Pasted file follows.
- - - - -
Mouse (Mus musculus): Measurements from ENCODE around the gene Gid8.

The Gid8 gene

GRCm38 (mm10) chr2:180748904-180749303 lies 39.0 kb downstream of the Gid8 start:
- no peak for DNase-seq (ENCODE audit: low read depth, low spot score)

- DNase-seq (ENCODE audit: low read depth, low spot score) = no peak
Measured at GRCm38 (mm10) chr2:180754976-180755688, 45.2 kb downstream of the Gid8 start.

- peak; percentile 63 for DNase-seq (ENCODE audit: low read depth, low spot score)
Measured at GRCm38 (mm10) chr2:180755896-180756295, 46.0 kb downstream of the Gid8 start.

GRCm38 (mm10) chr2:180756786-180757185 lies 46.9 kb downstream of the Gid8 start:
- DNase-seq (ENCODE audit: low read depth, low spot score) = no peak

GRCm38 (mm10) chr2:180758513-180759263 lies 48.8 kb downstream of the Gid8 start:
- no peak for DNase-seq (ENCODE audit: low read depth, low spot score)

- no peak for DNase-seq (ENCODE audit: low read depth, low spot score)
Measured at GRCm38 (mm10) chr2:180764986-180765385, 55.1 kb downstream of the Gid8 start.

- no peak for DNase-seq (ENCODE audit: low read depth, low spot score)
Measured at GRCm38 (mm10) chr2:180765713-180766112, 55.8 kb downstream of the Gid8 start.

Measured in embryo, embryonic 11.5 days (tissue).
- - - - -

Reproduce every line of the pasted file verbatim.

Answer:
Mouse (Mus musculus): Measurements from ENCODE around the gene Gid8.

The Gid8 gene

GRCm38 (mm10) chr2:180748904-180749303 lies 39.0 kb downstream of the Gid8 start:
- no peak for DNase-seq (ENCODE audit: low read depth, low spot score)

- DNase-seq (ENCODE audit: low read depth, low spot score) = no peak
Measured at GRCm38 (mm10) chr2:180754976-180755688, 45.2 kb downstream of the Gid8 start.

- peak; percentile 63 for DNase-seq (ENCODE audit: low read depth, low spot score)
Measured at GRCm38 (mm10) chr2:180755896-180756295, 46.0 kb downstream of the Gid8 start.

GRCm38 (mm10) chr2:180756786-180757185 lies 46.9 kb downstream of the Gid8 start:
- DNase-seq (ENCODE audit: low read depth, low spot score) = no peak

GRCm38 (mm10) chr2:180758513-180759263 lies 48.8 kb downstream of the Gid8 start:
- no peak for DNase-seq (ENCODE audit: low read depth, low spot score)

- no peak for DNase-seq (ENCODE audit: low read depth, low spot score)
Measured at GRCm38 (mm10) chr2:180764986-180765385, 55.1 kb downstream of the Gid8 start.

- no peak for DNase-seq (ENCODE audit: low read depth, low spot score)
Measured at GRCm38 (mm10) chr2:180765713-180766112, 55.8 kb downstream of the Gid8 start.

Measured in embryo, embryonic 11.5 days (tissue).